Marxist–Leninist Anna Di Carlo 70 0 0 0 0 0 0 9,105 -1,055 0.05% -0.02pp
Strength in Democracy Jean-François Fortin 17 N/A 25 N/A 0 0 0 8,298 * 0.05% *
Rhinoceros Sébastien Corriveau 27 0 0 0 0 0 0 7,349 +3,530 0.04% +0.01pp
Progressive Canadian Sinclair Stevens 8 0 0 0 0 0 0 4,472 -1,366 0.03% -0.01pp
Communist Miguel Figueroa 26 0 0 0 0 0 0 4,382 +1,457 0.02% -0.00pp
Animal Alliance Liz White 8 0 0 0 0 0 0 1,761 +310 0.01% -0.00pp
Marijuana Blair Longley 8 0 0 0 0 0 0 1,626 -238 0.01% -0.00pp
Democratic Advancement Stephen Garvey 4 N/A 0 N/A 0 0 0 1,187 * 0.01% *
Pirate Roderick Lim 5 0 0 0 0 0 0 906 -2,292 0.01% -0.01pp
Canadian Action Jeremy Arney 3 0 0 0 0 0 0 429 -1,601 0.00% -0.01pp
Canada Party Jim Pankiw 1 N/A 0 N/A 0 0 0 270 * 0.00% *
Seniors Daniel J. Patton 1 N/A N/A N/A 0 0 0 158 * 0.00% *
Alliance of the North François Bélanger 1 N/A N/A N/A 0 0 0 136 * 0.00% *
Bridge David Berlin 1 N/A 0 N/A 0 0 0 121 * 0.00% *
PACT Michael Nicula 1 N/A 0 N/A 0 0 0 90 * 0.00% *
United Bob Kesic 1 0 0 0 0 0 0 57 -237 0.00% -0.00pp
  Vacant 0 4 0 0 N/A
Total 1,792 308 308 338 338 +9.74% 100% 17,559,353 +2,838,773 100%
Source: Elections Canada (Preliminary results)
1. The party totals are theoretical. They are the transposition of the 2011 district results redistributed to the new districts formed in 2015.
2. Includes Conservative candidate Jagdish Grewal from Mississauga—Malton, who withdrew his candidacy but whose name still appeared on the ballot.
3. Does not include José Núñez-Melo, an incumbent MP who was denied the NDP nomination in Vimy after the writ was dropped, and subsequently announced he was running as a Green candidate.
4. Includes Liberal candidate Cheryl Thomas from Victoria, who withdrew her candidacy but whose name still appeared on the ballot.
5. Does not include Montcalm MP Manon Perreault, who sat as an independent before the writ was dropped, after which she announced her candidacy for Strength in Democracy.

Fixed dates

Although, under Section 4 of the Canadian Charter of Rights and Freedoms, each parliament has a maximum term of five years after the return of the writs of the last election, on November 6, 2006, the Parliament of Canada passed Bill C-16, An Act to Amend the Canada Elections Act. It requires that each general election is to take place on the third Monday in October in the fourth calendar year after the previous poll, starting with October 19, 2009.[2][3][4]

Nevertheless, the law does not curtail the power of the governor general to dissolve parliament at any time, meaning the prime minister may advise such a move whenever he or she feels is prudent. In the provinces and territories, the maximum life of a legislature is also fixed by the constitution, although some provinces have local laws that require elections to be even earlier.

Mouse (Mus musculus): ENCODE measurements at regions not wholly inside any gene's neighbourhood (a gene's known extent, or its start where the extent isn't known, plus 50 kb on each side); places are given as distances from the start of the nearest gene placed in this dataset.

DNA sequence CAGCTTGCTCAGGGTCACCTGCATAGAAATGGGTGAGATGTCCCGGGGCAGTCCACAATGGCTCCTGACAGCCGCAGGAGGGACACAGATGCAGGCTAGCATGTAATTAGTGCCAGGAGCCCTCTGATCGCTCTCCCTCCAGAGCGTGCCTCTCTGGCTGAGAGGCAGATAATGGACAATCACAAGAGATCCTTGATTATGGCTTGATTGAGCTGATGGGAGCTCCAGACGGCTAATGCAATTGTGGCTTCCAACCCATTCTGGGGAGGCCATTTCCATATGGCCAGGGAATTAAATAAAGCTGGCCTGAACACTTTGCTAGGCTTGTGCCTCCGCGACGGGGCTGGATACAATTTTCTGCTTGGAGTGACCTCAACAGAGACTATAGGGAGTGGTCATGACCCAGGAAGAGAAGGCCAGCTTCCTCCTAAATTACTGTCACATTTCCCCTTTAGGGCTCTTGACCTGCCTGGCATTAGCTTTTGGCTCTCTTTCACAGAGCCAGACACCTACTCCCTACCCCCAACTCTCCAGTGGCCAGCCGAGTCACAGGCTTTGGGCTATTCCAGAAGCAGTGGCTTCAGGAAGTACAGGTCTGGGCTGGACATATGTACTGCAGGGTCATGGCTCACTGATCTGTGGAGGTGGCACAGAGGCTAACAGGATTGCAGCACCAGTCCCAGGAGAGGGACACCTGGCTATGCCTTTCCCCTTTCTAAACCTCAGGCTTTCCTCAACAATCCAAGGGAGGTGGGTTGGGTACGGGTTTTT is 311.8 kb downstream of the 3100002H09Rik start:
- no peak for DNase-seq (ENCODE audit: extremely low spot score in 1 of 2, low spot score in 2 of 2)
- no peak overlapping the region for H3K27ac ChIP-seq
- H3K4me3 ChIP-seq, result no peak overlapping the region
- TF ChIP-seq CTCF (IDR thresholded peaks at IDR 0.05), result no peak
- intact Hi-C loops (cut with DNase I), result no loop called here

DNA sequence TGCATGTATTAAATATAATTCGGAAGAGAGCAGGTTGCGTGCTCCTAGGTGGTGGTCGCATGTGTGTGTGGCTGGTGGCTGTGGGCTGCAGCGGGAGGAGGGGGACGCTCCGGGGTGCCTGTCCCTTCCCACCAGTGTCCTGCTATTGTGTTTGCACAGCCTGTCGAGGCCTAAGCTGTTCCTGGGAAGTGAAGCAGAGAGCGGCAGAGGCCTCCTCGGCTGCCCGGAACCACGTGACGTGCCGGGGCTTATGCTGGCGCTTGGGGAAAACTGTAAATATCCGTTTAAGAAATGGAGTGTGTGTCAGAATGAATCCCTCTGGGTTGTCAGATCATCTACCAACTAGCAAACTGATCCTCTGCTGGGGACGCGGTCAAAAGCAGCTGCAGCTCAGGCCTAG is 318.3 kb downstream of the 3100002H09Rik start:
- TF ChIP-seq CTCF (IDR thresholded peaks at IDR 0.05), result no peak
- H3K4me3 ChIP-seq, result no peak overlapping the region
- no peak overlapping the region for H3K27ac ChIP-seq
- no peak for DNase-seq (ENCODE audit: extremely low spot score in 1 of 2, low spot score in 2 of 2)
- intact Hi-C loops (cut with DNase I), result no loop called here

By-elections and referenda

By-elections can be held between general elections when seats become vacant through the resignation or death of a member. The date of the by-election is determined by the Governor General, who must call it between 11 and 180 days after being notified of the seat vacancy by the Speaker of the House of Commons.

The federal government can also hold nationwide referenda on major issues. The last federal referendum was held in 1992, on proposed constitutional changes in the Charlottetown Accord. On occasion, one particular issue will dominate an election, and the election will in a sense be a virtual referendum. The most recent instance of this was the 1988 election, which was considered by most parties to be a referendum on free trade with the United States.


Every Canadian citizen 18 years of age or older has the right to vote, except for the Chief Electoral Officer and the Deputy Chief Electoral Officer. In the Canada Elections Act, inmates serving a sentence of at least two years were prohibited from voting, but on October 31, 2002, the Supreme Court of Canada ruled in Sauvé v. Canada that such a law violated the section 3 of the Charter, and was rendered of no force or effect.

The federal National Register of Electors is updated to reflect various changes in the Canadian population, including address changes, reaching voting age, naturalization, and death.[5] Every year, about 3,000,000 address changes are processed by Elections Canada from information obtained from the Canada Revenue Agency, Canada Post (via the National Change of Address service), provincial and territorial motor vehicle registrars, and provincial electoral agencies with permanent voters lists. Every year, about 400,000 Canadians reach voting age and 200,000 Canadians die, resulting in changes to the National Register of Electors based on information obtained from the Canada Revenue Agency, provincial and territorial motor vehicle registrars, and provincial electoral agencies with permanent voters lists. Additionally, over 150,000 individuals a year become naturalized Canadians, and are added to the National Register of Electors by Elections Canada based on information obtained from Citizenship and Immigration Canada.

Canadian citizens abroad


  • Elections Canada
  • CBC Digital Archives—Voting in Canada: How a Privilege Became a Right
  • CBC Digital Archives—Campaigning for Canada
  • Canadian Governments Compared
  • U.S. State Department estimates of Canadian elections

External links

  1. ^ Cross, William (2006-09-01). "Chapter 7: Candidate Nomination in Canada's Political Parties" (PDF). In Pammet, Jon; Dornan, Christopher. The Canadian General Election of 2006. Dundurn. pp. 172–195.  
  2. ^ "Fixed election dates in Canada". Election Almanac. Retrieved May 19, 2008. 
  3. ^ Parliament of Canada (November 6, 2006). "Bill C-16, An Act to amend the Canada Elections Act". Queen's Printer for Canada. Retrieved August 31, 2008. 
  4. ^  
  5. ^ "Description of the National Register of Electors".  
  6. ^ "Constitution Act, 1982, Part I: Canadian Charter of Rights and Freedoms". Retrieved 2015-08-03. 
  7. ^ a b "Canada Elections Act". Section 222. Retrieved 2015-08-03. 
  8. ^ Canada, Elections. "A History of the Vote in Canada: Chapter 4 (The Charter Era, 1982–2006)". Retrieved 2015-08-03.